The music just got louder

Oct 21, 2013, 01:52 IST | Dhara Vora

Be it Bollywood or Electronic Dance Music, Indian music buffs have plenty to look forward to. And, with new festivals opening often, across the country, we gauge this emerging scene packed with artistes, a buzzing vibe and a community of music travellers

Gradually, event companies have begun to realise the potential of India’s population and their love for music. Though still far behind festival circuits in Europe and the US, several of which boast of 800-plus acts and thousands of visitors daily, the number of these festivals (big-ticket and smaller Indie acts) in India have increased in the past few years. And they encompass not just Electronic Dance Music (EDM) but several genres of music.

Bacardi NH7 Weekender Delhi 2012
Bacardi NH7 Weekender Delhi 2012. Pic Courtesy/Kunal Kakodkar.

One of the most popular names, arguably, is Sunburn, the EDM festival that has been lighting up Candolim beach in Goa every December. Though now just a Percept property, the festival began in 2007 in association with Submerge, a music property by Nikhil Chinapa and his wife Pearl Miglani, and Harmeet Sethi.

The big leap
Chinapa accepts that he didn’t imagine that the Dance music scene in India would come this far, “When I started Sunburn, I was lucky to have found individuals like Devraj Sanyal and Aman Anand who shared the same mind set that I did. To find like-minded individuals who are willing to invest themselves in any project is a challenge. Promoters in India use the term festival loosely. The absolute soul-awakening, life-changing memorable experience that a great festival can be is lost when an outdoor event with a few thousand people and over-the-top production is termed as festival.” Chinapa has now announced a festival in Goa.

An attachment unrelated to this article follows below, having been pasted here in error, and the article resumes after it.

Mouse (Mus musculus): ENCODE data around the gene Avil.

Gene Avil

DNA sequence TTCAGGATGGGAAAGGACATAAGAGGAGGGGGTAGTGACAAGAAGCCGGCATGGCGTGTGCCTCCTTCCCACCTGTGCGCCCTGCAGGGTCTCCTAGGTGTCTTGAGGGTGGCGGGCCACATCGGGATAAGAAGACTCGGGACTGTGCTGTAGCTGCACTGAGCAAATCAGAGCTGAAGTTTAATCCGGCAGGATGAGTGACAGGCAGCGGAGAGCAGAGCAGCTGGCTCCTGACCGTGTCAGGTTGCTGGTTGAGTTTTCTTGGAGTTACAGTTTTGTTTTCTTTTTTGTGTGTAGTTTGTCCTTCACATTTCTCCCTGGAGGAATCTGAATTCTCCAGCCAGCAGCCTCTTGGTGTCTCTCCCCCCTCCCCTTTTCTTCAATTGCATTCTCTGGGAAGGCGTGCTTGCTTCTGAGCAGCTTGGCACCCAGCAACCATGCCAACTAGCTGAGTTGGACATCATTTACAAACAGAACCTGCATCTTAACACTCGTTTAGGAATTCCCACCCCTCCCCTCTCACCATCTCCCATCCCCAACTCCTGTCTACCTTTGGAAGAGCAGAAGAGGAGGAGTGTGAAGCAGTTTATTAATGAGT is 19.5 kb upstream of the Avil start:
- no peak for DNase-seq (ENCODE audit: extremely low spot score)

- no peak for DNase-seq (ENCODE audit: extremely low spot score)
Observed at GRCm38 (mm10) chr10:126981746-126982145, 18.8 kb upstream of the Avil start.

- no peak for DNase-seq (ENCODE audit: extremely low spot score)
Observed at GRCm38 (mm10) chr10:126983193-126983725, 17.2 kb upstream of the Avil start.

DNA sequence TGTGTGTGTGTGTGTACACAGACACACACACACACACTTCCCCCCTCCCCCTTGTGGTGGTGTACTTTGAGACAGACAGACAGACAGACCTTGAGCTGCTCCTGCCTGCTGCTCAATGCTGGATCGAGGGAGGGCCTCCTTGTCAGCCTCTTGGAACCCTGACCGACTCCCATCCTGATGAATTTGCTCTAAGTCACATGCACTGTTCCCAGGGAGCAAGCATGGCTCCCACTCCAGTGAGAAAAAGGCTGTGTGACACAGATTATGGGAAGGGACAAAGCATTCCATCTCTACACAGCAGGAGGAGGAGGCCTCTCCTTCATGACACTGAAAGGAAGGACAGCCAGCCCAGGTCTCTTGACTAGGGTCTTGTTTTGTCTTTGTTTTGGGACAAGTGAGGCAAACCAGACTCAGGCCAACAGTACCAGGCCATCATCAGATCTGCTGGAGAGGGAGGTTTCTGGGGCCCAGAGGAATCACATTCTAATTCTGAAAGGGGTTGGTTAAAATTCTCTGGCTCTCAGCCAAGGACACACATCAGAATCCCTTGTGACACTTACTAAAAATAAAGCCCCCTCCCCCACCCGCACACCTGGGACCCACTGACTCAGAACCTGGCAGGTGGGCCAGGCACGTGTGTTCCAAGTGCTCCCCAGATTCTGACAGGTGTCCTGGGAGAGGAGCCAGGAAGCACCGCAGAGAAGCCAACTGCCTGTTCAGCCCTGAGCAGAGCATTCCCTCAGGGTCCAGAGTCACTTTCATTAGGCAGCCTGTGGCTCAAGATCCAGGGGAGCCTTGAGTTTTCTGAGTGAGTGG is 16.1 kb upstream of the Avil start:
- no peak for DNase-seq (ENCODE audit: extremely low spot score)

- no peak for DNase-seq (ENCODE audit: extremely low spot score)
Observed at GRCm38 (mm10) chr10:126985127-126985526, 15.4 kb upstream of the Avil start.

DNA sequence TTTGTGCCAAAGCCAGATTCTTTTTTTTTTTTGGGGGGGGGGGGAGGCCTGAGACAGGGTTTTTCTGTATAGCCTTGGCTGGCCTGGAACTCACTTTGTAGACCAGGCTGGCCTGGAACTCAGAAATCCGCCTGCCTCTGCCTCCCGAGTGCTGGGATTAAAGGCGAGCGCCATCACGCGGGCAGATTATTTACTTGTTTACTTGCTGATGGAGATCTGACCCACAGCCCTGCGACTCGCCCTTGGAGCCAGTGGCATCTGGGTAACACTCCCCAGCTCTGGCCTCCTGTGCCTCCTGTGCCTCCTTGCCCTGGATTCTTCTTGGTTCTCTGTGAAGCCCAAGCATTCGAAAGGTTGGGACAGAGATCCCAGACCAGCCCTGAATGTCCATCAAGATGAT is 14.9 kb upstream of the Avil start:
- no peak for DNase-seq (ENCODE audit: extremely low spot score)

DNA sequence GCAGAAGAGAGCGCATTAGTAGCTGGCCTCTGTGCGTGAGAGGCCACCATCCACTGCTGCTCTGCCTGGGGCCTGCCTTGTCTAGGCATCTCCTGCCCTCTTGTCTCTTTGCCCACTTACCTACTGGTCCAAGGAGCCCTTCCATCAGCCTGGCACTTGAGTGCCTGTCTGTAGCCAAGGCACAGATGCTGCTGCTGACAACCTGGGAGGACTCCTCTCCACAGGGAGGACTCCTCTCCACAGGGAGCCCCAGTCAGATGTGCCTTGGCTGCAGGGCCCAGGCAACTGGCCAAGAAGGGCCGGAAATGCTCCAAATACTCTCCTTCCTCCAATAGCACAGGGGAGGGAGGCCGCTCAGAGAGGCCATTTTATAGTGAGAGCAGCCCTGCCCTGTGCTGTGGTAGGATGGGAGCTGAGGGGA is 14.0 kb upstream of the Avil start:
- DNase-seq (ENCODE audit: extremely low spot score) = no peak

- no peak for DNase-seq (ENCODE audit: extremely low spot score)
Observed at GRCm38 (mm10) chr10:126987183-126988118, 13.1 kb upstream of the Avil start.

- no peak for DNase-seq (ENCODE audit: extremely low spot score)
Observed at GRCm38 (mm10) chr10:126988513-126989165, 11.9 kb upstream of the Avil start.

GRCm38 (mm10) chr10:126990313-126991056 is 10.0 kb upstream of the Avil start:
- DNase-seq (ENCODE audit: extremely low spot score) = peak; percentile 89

RIFF in session
A previous edition of RIFF in session. Pic Courtesy/Jodhpur RIFF.

EDM has made its mark, such that it has involved Bollywood in it too. “People have more disposable income, which is why the number of festival goers have increased. Besides, international names these days are happy to perform in India as they have realised the potential of burgeoning Asian markets. But what matters is a credible organiser who will keep up the reputation of the festival,” informs Jaideep Singh, Senior Vice President, INS, Viacom18. The announcement of the world’s largest Bollywood Dance Music festival was also made recently.

Sona Mohapatra
Sona Mohapatra

Small vs big
Big-budget events hope for big crowds while several ‘boutique’ festivals maintain the charm by having a limited capacity festival. One such debut destination festival is Magnetic Fields. Scheduled to be staged at Alsisar Mahal in Rajasthan, this festival has put a cap on 500 entries. We quizzed one of the founders about choosing Rajasthan as the destination and if music buffs would be ready to travel to experience a new festival. “We weren’t consciously looking for a Rajasthan locale — since it’s just a five-hour drive away from Delhi, we believe it will work, and we hope that our audience see value in paying more to escape the city and be transported into a three-day bubble. We’re not selling a ‘big-ticket event’ but would rather host an intimate retreat from the city,” explains Sarah Chawla of Wild City.

Sing along the milestones
Clearly, Rajasthan seems the second most popular destination as far as playing host to festivals, with Ragasthan and Jodhpur RIFF being huge draws on the itinerary. Sona Mohapatra who performed at RIFF in 2010 backs the setting, “Rajasthan serves as a glorious setting for a festival. While RIFF is held in the breathtaking Mehrangarh fort the locals are very warm and welcoming as hosts. I have performed at festivals abroad and feel that festivals like RIFF are just as well organised and curated.”

Singer Monica Dogra, another regular performer agrees with Mohapatra and feels that India’s locales can serve as great platforms for destination music festivals, “In five years, I’ve noticed a rise in the number of festivals. Several are on par with international festivals. The next step would be to make these more interactive and build communities through them,” she suggests.